Exposed: Voyeurism, Surveillance and the Camera is an exhibition at the Tate Modern in London which examines voyeurism through the medium of photography. In addition to works from professionals such as Brassaï, Henri Cartier-Bresson, Lee Miller, Shizuka Yokomizo, Guy Bourdin, Nan Goldin and Robert Mapplethorpe, it includes amateur and CCTV "stolen" images taken both with and without the knowledge of their subjects -- all intended to "explore the uneasy relationship between making and viewing images that deliberately cross lines of privacy and propriety." [more inside]
With techniques like "art by telephone" and a studio called "the Factory" where even the security guard helped with the painting, Andy Warhol redefined the relationship between artist and artwork, and blurred the line between work and copy. [more inside]
Navid Nuur's portion of The Knight's Tour, a multi-artist touring exhibit most recently seen at De Hallen Haarlem, contains a sculpture made of florist's foam and crushed by his hands into a pock-marked wall. The sculpture sits in the open, without barriers, offering a tempting place for museum visitors to leave their fingerprints. I know I can't walk past floral foam without sticking my fingers into it. If a visitor does cross that line, irreparably altering Nurr's art, they have two options: a 200-euro fine, or stand outside the museum with a sandwich board, declaring: At This Museum I Damaged Navid Nuur's Art. I Failed as a Visitor.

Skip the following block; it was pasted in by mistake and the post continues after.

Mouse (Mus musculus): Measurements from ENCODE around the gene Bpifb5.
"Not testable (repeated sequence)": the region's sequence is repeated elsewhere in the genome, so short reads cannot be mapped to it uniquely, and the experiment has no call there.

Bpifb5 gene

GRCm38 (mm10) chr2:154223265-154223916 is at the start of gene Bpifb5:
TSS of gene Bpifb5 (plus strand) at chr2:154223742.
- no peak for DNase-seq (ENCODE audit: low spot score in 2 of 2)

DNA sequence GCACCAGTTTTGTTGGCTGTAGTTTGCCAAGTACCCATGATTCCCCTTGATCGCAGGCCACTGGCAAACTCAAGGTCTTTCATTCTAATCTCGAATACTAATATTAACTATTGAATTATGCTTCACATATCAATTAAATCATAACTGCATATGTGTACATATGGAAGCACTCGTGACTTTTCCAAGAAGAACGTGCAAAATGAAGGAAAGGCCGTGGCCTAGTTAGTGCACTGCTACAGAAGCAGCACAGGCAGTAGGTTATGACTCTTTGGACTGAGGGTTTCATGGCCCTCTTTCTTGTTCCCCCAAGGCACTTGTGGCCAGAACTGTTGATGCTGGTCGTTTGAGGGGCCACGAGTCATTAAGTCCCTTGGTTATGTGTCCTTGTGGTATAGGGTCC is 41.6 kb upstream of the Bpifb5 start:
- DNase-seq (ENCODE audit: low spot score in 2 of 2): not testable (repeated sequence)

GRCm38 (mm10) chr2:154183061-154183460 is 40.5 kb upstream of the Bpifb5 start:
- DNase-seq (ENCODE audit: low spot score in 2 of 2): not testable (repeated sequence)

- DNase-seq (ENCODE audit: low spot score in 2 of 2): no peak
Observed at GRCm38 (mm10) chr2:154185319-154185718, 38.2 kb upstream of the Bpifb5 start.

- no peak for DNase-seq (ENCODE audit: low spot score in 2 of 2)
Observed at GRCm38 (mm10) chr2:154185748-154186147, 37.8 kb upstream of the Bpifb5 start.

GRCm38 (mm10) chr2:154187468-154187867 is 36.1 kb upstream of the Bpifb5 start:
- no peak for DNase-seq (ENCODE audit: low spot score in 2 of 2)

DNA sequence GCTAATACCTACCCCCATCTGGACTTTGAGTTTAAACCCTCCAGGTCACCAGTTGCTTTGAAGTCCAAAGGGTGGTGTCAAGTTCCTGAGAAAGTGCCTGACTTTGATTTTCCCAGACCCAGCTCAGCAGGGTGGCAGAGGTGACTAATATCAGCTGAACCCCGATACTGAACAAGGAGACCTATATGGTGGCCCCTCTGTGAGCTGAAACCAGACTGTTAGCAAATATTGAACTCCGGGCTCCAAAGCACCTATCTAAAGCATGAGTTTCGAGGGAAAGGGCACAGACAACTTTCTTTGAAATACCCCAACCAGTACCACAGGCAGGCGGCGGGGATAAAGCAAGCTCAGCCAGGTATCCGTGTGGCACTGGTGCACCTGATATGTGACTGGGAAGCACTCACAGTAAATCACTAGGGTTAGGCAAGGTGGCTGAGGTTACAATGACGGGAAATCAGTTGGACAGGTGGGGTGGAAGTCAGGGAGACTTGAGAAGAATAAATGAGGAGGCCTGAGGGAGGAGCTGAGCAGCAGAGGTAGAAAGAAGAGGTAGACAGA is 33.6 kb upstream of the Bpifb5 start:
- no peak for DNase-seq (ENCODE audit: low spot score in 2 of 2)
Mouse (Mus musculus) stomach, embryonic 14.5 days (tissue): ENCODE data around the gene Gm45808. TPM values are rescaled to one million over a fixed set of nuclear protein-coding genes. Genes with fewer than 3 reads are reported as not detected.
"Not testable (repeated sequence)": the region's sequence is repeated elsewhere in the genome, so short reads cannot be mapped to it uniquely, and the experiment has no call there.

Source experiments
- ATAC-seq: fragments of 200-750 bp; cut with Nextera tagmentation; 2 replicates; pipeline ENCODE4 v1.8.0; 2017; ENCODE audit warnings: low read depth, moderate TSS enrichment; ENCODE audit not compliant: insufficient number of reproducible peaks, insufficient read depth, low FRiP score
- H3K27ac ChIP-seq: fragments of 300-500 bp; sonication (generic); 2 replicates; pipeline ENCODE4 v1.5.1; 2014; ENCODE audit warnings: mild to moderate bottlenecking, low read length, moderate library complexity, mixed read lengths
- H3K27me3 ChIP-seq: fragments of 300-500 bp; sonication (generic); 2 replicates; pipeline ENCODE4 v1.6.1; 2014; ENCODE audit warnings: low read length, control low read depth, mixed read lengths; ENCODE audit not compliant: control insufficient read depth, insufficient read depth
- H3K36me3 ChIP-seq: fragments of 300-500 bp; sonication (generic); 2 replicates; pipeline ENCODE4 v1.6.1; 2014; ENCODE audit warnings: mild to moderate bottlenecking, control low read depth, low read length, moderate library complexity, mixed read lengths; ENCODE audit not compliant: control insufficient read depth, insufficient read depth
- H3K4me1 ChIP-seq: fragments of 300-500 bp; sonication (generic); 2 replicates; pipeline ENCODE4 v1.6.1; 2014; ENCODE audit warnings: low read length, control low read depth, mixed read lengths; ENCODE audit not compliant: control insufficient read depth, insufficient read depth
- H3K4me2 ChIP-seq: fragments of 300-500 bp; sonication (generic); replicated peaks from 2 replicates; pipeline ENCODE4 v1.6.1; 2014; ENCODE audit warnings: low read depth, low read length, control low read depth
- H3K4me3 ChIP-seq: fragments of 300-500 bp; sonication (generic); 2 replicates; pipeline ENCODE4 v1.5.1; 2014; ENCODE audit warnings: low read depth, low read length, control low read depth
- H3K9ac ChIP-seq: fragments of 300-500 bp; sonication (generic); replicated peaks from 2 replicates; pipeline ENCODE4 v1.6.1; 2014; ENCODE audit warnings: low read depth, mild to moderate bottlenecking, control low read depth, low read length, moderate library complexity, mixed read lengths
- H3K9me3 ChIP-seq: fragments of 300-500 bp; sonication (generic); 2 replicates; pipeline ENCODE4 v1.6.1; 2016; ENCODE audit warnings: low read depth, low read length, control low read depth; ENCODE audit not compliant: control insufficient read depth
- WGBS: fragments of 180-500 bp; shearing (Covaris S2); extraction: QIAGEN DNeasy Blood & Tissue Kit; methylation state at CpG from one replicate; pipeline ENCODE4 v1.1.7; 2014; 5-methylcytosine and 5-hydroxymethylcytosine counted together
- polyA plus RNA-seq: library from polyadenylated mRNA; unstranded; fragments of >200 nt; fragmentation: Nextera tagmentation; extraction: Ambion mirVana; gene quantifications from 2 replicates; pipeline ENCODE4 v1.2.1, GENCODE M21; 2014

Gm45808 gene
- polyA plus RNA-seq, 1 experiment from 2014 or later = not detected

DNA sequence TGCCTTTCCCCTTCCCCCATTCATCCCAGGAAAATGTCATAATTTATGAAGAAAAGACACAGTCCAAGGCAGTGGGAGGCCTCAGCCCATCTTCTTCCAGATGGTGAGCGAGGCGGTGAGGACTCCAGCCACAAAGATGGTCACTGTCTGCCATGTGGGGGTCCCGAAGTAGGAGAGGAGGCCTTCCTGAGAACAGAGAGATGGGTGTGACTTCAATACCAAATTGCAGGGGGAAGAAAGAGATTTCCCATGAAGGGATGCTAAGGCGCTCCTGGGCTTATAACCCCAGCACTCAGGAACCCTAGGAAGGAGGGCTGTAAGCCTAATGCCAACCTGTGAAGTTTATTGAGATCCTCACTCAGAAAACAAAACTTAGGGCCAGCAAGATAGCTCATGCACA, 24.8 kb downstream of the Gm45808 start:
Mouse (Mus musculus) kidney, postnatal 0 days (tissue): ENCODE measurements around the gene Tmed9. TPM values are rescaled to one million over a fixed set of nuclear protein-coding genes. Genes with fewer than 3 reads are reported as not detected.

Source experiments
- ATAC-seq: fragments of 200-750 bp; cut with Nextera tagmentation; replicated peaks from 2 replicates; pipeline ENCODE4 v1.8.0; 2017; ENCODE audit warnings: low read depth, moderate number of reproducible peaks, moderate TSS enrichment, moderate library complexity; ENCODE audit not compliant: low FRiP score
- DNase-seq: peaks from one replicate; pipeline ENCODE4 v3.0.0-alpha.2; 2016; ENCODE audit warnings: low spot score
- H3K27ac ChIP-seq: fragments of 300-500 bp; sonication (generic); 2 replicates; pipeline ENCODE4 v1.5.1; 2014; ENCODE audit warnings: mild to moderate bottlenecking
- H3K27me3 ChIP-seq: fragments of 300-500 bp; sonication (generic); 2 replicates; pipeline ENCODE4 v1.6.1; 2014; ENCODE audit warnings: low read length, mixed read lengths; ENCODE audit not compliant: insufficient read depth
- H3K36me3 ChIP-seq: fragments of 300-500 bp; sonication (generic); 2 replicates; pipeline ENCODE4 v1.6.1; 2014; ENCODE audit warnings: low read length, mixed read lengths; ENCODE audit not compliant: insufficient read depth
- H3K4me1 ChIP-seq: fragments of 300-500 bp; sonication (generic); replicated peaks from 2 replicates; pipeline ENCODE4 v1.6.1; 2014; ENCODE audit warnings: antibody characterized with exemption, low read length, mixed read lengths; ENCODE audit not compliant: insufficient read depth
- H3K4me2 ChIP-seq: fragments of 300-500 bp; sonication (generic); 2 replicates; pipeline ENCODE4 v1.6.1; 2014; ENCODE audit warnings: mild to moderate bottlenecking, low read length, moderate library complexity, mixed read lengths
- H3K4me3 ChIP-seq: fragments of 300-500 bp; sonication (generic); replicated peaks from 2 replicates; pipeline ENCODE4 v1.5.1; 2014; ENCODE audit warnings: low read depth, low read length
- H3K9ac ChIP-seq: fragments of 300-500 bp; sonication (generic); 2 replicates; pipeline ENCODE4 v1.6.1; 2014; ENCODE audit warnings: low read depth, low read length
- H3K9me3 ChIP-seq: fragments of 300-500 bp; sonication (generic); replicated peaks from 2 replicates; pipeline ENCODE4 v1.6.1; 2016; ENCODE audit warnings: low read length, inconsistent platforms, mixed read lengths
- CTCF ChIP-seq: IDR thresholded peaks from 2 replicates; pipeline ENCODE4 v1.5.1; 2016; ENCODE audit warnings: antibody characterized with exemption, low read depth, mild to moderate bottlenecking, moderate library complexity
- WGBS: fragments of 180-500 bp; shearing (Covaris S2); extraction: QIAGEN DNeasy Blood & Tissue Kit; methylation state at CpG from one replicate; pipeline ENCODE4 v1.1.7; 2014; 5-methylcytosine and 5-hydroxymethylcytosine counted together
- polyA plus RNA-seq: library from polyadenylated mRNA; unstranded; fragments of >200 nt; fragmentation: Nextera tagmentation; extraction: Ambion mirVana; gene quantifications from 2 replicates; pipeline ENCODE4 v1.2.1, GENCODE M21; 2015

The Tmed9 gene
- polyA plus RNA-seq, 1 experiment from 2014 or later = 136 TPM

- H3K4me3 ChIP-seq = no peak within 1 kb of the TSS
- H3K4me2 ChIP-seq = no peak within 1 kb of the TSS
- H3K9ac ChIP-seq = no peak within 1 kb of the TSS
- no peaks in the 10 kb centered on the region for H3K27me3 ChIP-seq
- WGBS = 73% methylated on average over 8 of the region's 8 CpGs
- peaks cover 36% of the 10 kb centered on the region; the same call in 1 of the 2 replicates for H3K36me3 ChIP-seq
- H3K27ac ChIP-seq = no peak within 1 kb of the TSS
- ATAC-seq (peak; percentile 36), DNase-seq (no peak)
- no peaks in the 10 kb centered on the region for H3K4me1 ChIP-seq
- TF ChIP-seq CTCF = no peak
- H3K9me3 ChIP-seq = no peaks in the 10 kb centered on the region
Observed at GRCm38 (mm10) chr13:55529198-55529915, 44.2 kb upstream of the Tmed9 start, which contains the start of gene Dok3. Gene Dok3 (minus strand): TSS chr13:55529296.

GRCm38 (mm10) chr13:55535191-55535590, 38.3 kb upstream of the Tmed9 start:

Artist Felice Varini has made an art project out of the town of Vercorin in the Swiss Alps. A wee bit of background, and the artist's own behind the scenes. (via)
Somewhere between dada and surrealist, Marcel Duchamp revolutionized art with his "readymades," a term for found objects taken directly from society. Except, maybe they weren't. [more inside]
The Smoke Filtration Systems are a series of sculptures that are also working marijuana water pipes. The mechanics of each pipe are thoroughly tested, but the actual sculptures are presented in clean, unused condition.
Music Journalist David Stubbs has a new book exploring why when the audience for modern art is huge, that for new music is tiny. The BBC, has an article about this with an interview with the author and some sound samples.
The Museum of Modern Art began working in late 2007 to renovate its Web site substantially for the first time since 2002. It knew that it wouldn’t be just updating a few pieces — it would be entering a whole new era. Earlier this month, the new site launched, and is an almost complete reconstruction of how the museum presents itself online. It features livelier images from its collection and exhibitions, increased use of video and the new interactive calendars and maps.